MELBOURNE INTERNATIONAL FLOWER AND GARDEN SHOW 2016 NEW website
Dates: March 16-20
Melbourne International Flower and Garden Show is considered one of the biggest and the most spectacular in the world. For the last 21 years flower and garden lovers from all over the world were sharing the experiences with Melbournians and city international guests. This year as usual it takes place at Royal Exhibition Building and Carlton Gardens and offers so much to see and do. There is a Great Hall of Flowers full of breathtaking floral designs. You can also buy flowers direct from growers in this section. There is a Children’s Garden for those of you who visit the show with the whole family. There is a RMIT Floral Fashion Competition where most of the photographers snap, snap and snap. There are also design workshops, ikebana exhibitions, bonsai gardens, beds of tulips, roses and chrysanthemums. One of my fav are begonias - the flowers of so many hues and so happy looking ones. There is an exhibition of green arches where girls stop and enjoy the past memories or the future to come. But my most favourite of all is landscape designs aka Show Gardens:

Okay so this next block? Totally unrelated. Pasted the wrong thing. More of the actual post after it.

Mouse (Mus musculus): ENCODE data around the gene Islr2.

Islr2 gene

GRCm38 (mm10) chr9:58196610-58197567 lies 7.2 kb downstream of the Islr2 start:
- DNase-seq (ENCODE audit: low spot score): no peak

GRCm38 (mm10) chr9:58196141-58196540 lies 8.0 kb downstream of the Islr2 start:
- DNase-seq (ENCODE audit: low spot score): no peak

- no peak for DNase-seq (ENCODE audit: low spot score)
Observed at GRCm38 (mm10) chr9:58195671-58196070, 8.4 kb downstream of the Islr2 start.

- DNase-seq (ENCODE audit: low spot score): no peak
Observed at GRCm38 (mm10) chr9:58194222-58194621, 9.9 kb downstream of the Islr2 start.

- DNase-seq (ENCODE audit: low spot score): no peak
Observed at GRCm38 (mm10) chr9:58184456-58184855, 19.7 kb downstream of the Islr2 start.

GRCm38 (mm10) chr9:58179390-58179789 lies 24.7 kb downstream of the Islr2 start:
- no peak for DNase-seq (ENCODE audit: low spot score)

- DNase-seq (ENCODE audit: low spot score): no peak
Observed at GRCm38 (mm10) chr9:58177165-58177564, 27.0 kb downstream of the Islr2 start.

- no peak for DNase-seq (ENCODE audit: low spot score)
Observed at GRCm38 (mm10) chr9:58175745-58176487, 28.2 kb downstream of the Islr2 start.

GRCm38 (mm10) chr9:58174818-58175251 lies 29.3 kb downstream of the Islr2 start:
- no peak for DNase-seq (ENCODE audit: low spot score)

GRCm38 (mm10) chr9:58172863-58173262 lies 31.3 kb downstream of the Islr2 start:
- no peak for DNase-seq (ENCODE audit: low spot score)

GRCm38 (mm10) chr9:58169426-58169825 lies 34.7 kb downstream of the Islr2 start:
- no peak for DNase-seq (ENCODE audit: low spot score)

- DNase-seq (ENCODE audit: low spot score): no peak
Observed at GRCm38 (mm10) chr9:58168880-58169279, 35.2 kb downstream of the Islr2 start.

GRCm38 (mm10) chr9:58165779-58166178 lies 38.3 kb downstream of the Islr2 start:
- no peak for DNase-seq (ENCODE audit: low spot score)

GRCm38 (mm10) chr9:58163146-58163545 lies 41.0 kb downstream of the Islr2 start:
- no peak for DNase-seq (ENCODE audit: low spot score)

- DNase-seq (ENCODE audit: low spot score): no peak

with each year this display ground gets better and better. More and more sophisticated, sensational designs complimented by water-fountains, smaller and bigger ponds, waterfalls, sculpture-features, exotic plants and flowers and so on and so on are exposed to the pleasantly surprised public. One can see many photographers next to these boutique and lovely mini-gardens. This is the art of the landscaping in its ultimate shape. Australian nature and climate are so rich and rewarding for the masters of this art to create and show off their skills. The designers are also very lucky to have a wonderful choice of plants and flowers to supplement the rolling mini-hills and to color the hidden garden corners. Some yards on the show are so lush and enormous it will require photographers to take several snaps of its parts in order to capture these green mini-estates in all their lavish beauty.